The world is about to go through a period of unprecedented change and great disruption. Macro-Disrupters” are churning through the workforce, but have not yet reached a Tipping Point (to borrow from Malcolm Gladwell), where we “the big change” becomes visible. A virtuous cycle of better health and education, followed by higher income and smaller families, is erasing many of the differences in the standard of living around the world. This virtuous cycle leads to an end of global population growth by 2050 when the world’s population peaks at 11.5 billion. The population as a whole will no longer grow, but every year more of that population will be over 65 years old, leading to a cascade of disruptive changes to the workforce, the economy and world culture.
Now, a new generation of intelligent “learning” robots are rolling off the assembly line and headed to your workplace. Will your job survive the 21st century? It’s going to take more than one article to answer that question, which is why this series was created. In each article we look at specific jobs and industries, identifying the technologies that will have the biggest impact. Today’s deep dive will look at creative writing and publishing!
IN BRIEF – PUBLISHING: Traditional print publishing has been in trouble for decades. The arrival of radio and TV news was the start of a long struggle between print and technology. Electronic news could deliver the message faster, but print could deliver in-depth coverage. The Internet broke the time limits of broadcast TV. Digital news could be as lengthy as you liked, and was enriched by multimedia content. Blogging arrived and would eventually grow to 39 million writers in just the US. But were these writers… reporters?
Blog content is sometimes very good (Huffington Post) and sometimes not so good (anything with cats), but bloggers and social media increasingly beat traditional news to the story: earthquakes, disaster sites, political revolutions, live video of controversial arrests, even trend spotting. The Internet also undermined ad revenues by offering advertising that was customized to the reader or to the story. And then Craigslist and competitors offered free classified ads. Not able to compete with rapid market changes, newspapers and magazines have been in steep decline. Since 2000 publishing, in general, lost a third of employees, and newspapers lost two-thirds of revenue.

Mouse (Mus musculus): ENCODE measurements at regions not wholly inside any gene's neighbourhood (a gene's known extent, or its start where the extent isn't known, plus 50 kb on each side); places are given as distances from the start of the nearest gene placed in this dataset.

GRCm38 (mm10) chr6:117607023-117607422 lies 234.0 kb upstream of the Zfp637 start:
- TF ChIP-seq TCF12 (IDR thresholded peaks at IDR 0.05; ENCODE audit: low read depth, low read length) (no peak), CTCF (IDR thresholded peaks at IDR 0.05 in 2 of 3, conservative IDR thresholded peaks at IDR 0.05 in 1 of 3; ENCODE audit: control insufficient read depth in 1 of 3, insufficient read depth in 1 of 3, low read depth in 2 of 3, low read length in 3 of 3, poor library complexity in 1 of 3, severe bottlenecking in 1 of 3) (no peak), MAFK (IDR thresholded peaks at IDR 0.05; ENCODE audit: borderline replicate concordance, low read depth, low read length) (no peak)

Book publishing has been equally battered by new technology. In the 1980s, book lovers feared that Barnes and Noble type super bookstores would wipe out small bookstores and the specialty books they sold. Then Amazon.com arrived. Amazon was not the first on-line bookseller, but it quickly became THE dominant bookseller. Amazon also backed disruptive technologies: ebooks, the Kindle e-reader, print on demand and a standard price of $9.99 or less for an ebook (far below the $25-$30 cost for a hardcover book).
Old publishing had strict limits on how many new book titles could be released every year because physical books require investment by the publisher: payments to buy the book, artists to design the cover, promotional materials, and book tours. Publishers would only gain back their investment as books were sold. Of course, some books would lose money. Print on demand and ebooks have virtually no upfront costs, allowing anyone to “publish” a book by simply emailing a file to the e-publisher. The file then sits on a server until purchased, when the ebook is electronically sent to the customer. Or, the file is sent to a robot that prints a single physical book, and then mails it to the purchaser.
Without sunk costs, and with every book sale delivering guaranteed profits, new publishing models are very attractive to authors. Traditional (and hefty) fees charged by Publishers are harder to justify. Technology has made book publishing increasingly challenging, but that same technology has also created a golden age for independent writers, who would never have been given a book to traditional publishers.
Textbooks are a $7 billion market, with very unhappy customers. Unlike books that readers choose, textbooks are assigned by schools and professors. College textbooks typically cost $100 or more, and new editions are issued every few years to prevent students from buying inexpensive used books. School boards want alternatives and are increasingly participating in the “Open Textbook” movement. Just as various “Open Software” groups make software code available for free to the public, Open Textbook allows schools, teachers, students and the general public to freely print (books and ebooks), edit, translate and distribute their content. Use of Open Textbook content can reduce book costs for schools and students by up to 80%. That’s a positive trend for buyers, but not for textbook authors.